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Along the route, Bryan and I were joined by fellow cyclists Steve and Jan Sherman and Jerry Pentin, who came out to ride with us for portions of the ride. Their moral support and companionship were invaluable, as was the support provided by more than 80 volunteers.
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As I rode, often alone for hour upon hour and mile after mile, I made mental notes of the various creatures I encountered. I knew I’d be spending the following day with my two teenaged daughters, and I wanted to recount for my 13-year-old the many animals I came upon.
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These included lizards, a snake, a bull in the road, horses, deer, birds, sheep, dogs, and cats.
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And then there was the goat. Our route maps showed a rest stop at mile 160 called “Pet the Goat.” I was never sure during the ride if the stop actually included a goat, let alone whether I would get to pet it.
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As I made my way up Sierra Road, as evening turned to night, I pulled into the rest stop, greeted by volunteers and a hot cup of cocoa. And there he was: the goat.
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“Welcome,” said a volunteer. “Congratulations on getting this far. You may pet the goat.”
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So I did. I petted the goat, took its picture, thanked the volunteers, mentioned that I was almost certain I wouldn’t finish the whole ride, and set off into the chilly darkness.
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Five miles later at 10 p.m., at the top of what we cyclists call the “wall” on Calaveras Road, the most wonderful woman in the world pulled up alongside me in her black Honda Pilot.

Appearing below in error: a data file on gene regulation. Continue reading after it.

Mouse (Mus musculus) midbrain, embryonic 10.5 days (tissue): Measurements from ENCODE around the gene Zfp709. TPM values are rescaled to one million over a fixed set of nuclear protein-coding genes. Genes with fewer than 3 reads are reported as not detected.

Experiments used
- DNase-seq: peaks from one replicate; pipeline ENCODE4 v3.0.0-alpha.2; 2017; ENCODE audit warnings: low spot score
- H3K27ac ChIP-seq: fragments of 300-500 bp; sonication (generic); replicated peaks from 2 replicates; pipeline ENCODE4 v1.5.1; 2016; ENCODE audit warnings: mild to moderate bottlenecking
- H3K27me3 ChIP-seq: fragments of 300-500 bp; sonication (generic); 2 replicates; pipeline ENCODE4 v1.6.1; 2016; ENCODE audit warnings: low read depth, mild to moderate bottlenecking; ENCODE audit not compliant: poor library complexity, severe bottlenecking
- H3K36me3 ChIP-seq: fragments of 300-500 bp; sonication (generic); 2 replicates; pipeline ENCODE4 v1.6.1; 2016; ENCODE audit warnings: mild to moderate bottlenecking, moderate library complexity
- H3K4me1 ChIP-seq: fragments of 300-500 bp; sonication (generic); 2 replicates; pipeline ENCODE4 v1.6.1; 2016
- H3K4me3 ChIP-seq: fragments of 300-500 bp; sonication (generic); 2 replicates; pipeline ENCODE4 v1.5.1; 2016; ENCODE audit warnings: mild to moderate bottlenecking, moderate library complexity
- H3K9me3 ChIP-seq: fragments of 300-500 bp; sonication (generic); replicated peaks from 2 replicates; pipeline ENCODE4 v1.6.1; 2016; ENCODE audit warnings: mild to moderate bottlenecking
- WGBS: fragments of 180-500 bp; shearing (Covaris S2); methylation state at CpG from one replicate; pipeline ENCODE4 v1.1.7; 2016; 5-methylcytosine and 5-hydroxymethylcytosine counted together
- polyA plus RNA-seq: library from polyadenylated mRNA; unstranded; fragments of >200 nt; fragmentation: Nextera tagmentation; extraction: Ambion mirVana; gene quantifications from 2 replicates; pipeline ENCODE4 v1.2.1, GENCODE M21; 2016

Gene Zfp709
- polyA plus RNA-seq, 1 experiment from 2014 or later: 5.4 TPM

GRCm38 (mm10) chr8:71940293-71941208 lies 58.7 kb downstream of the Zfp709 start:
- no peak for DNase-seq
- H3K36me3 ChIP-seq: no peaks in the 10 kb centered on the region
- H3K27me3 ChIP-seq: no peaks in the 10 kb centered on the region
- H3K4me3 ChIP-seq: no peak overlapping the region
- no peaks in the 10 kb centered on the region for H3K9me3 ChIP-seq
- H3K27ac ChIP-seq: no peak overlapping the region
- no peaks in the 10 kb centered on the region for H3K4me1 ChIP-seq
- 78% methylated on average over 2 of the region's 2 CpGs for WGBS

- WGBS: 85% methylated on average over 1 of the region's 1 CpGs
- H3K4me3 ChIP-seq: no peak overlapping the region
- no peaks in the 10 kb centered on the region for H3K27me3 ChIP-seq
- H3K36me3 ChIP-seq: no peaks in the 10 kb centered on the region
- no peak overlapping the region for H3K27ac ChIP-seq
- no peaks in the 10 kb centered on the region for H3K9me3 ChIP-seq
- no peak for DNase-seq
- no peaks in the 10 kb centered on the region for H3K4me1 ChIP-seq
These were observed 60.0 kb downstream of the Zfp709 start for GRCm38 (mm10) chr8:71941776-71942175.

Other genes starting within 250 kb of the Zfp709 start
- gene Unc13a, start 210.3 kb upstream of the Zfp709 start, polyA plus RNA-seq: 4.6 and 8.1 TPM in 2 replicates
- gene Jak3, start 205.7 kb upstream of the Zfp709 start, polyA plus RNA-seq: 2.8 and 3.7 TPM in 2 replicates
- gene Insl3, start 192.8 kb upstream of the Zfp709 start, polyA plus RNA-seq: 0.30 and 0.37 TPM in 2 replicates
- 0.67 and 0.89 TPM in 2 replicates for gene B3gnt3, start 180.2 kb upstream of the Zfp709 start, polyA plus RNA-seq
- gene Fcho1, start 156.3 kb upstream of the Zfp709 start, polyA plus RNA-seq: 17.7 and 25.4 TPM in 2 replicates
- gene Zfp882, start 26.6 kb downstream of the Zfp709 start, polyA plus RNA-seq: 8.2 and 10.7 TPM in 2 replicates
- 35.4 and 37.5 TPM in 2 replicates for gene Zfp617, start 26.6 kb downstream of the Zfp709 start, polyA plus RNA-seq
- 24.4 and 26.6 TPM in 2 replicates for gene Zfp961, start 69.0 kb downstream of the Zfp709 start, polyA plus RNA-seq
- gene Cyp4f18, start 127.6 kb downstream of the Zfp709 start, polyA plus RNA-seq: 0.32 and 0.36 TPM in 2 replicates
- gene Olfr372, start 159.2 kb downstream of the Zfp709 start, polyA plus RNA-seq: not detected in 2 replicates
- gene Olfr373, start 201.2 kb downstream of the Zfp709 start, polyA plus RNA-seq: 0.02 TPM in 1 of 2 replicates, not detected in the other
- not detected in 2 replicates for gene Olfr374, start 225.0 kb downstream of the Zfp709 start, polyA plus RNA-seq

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As I climbed into the warm embrace of my wife’s car, I learned that Bryan was certain to finish the entire 206 miles, which he did 47 minutes later.
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For me, 17 hours and 165 miles in one day was enough.
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Then again, maybe next year I’ll make it the whole way.
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To learn more about the Devil Mountain Double, visit
http://www.quackcyclists.com/.
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2 comments:

she said...

you are amazing! that's all there is to it..

crazy and amazing.

another awesome accomplishment!

and i find myself very inspired reading about your marathons

you, your wife, your friends..

not inspired to join you

heavens no.

but inspired to keep going on in life; the ultimate marathon

with the invisible finish line.

"congratulations ren man!"

love, ~s.

Jim Ott said...

Good point, Sandra. The ultimate marathon IS life itself. So when I run a marathon, it's within a larger marathon. Sort of like swimming in a pool on a cruise ship. IT's hard to grasp the concept! Ahhh! :-)